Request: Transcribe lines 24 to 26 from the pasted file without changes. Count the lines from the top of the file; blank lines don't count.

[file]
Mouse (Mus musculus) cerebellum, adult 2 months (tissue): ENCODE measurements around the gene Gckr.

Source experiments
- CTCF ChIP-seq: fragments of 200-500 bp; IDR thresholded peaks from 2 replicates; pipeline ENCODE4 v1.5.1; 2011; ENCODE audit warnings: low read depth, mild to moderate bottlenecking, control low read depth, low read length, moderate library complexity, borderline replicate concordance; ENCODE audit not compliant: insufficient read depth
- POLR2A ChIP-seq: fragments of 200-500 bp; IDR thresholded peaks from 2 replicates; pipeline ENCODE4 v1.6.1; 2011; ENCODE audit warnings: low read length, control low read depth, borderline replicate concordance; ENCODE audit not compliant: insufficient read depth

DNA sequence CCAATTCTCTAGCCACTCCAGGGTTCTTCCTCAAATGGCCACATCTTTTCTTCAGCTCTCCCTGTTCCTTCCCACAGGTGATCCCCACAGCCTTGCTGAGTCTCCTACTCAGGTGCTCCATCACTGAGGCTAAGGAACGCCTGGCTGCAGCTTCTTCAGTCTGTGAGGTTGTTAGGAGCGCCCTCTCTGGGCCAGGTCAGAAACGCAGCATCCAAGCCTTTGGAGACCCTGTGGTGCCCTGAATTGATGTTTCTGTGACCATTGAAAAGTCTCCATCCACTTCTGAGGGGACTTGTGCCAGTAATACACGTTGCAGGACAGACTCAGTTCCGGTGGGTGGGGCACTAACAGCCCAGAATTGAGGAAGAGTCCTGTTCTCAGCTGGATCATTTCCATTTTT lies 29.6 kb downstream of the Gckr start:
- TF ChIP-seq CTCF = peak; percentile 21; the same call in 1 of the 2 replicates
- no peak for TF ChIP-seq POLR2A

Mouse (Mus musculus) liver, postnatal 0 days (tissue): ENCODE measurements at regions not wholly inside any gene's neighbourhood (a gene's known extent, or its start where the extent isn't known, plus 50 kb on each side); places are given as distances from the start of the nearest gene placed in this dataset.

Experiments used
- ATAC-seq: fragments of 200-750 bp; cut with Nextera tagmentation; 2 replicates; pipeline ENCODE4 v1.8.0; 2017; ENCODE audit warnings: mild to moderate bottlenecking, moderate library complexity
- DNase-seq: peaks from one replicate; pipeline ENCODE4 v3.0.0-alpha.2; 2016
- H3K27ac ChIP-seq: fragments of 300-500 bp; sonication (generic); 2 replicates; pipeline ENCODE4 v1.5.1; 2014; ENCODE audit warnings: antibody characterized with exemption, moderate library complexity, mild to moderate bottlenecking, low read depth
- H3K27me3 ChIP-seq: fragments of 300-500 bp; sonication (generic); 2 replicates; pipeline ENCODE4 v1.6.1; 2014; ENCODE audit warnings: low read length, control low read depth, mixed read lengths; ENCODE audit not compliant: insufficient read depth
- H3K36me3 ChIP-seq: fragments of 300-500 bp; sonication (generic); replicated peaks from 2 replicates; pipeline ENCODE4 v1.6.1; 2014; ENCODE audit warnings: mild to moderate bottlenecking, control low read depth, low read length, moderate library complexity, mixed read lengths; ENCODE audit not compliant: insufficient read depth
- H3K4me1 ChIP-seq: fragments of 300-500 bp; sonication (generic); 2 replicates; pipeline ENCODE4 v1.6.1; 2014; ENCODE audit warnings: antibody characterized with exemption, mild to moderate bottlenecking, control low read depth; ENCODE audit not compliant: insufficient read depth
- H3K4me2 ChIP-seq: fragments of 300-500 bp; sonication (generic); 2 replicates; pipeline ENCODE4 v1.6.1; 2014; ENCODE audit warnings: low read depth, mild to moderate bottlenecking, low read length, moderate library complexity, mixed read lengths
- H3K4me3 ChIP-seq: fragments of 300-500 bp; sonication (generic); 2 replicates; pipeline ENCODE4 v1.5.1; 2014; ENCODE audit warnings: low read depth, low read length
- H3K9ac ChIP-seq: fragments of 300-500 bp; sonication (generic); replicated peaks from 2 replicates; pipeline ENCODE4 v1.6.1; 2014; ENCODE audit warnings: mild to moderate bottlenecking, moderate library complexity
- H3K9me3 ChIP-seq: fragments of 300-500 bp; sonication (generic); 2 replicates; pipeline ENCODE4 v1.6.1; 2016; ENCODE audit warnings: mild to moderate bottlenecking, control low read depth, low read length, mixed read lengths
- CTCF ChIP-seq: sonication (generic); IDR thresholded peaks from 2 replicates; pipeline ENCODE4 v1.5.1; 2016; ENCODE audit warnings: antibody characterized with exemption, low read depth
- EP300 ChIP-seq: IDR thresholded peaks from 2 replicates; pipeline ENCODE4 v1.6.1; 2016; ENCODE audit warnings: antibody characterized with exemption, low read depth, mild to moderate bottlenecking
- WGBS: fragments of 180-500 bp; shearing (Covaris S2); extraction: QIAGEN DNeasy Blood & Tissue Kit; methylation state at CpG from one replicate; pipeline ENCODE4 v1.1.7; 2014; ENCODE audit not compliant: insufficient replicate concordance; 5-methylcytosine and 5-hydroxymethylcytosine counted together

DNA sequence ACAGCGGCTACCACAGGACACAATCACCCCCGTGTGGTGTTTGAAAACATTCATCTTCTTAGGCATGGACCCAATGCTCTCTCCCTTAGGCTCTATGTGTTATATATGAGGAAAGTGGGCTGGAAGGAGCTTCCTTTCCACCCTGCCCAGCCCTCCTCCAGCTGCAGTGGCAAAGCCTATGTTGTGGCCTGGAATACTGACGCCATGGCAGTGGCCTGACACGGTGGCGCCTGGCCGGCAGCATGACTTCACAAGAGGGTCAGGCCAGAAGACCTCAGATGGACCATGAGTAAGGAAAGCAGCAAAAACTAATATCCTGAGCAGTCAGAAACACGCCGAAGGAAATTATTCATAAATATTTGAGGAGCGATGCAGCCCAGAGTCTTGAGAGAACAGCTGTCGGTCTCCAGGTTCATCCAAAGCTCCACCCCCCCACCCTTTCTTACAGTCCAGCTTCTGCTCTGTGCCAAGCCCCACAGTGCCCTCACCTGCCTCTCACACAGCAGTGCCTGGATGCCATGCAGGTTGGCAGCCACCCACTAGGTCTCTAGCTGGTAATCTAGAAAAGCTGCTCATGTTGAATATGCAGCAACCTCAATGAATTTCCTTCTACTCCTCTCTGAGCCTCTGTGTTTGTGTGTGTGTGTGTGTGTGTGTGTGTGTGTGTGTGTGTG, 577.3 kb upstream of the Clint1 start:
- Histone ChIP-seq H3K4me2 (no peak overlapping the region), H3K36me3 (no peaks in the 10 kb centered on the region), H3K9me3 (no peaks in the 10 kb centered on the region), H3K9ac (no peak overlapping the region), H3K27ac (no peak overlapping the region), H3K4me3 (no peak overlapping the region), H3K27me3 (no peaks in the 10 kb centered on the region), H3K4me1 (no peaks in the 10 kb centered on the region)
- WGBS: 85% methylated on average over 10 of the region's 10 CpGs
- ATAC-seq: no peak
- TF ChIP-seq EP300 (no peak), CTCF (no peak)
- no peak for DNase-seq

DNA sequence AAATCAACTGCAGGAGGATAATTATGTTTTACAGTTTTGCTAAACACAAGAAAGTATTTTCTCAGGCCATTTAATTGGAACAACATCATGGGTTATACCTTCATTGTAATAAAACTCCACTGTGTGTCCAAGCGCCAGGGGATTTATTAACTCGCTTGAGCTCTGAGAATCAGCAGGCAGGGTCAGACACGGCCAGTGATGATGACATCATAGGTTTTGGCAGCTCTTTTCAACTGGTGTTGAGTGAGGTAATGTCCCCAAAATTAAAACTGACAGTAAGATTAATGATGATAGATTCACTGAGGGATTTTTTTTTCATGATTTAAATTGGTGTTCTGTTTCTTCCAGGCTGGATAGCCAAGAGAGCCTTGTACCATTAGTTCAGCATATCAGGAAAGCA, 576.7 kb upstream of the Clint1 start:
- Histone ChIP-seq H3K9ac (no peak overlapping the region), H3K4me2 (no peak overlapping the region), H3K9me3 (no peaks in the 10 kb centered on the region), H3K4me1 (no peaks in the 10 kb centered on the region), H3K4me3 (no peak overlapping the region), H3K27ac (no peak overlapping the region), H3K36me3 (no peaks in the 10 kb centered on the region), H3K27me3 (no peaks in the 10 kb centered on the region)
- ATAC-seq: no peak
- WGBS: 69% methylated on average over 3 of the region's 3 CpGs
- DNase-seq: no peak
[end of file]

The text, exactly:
- Histone ChIP-seq H3K4me2 (no peak overlapping the region), H3K36me3 (no peaks in the 10 kb centered on the region), H3K9me3 (no peaks in the 10 kb centered on the region), H3K9ac (no peak overlapping the region), H3K27ac (no peak overlapping the region), H3K4me3 (no peak overlapping the region), H3K27me3 (no peaks in the 10 kb centered on the region), H3K4me1 (no peaks in the 10 kb centered on the region)
- WGBS: 85% methylated on average over 10 of the region's 10 CpGs
- ATAC-seq: no peak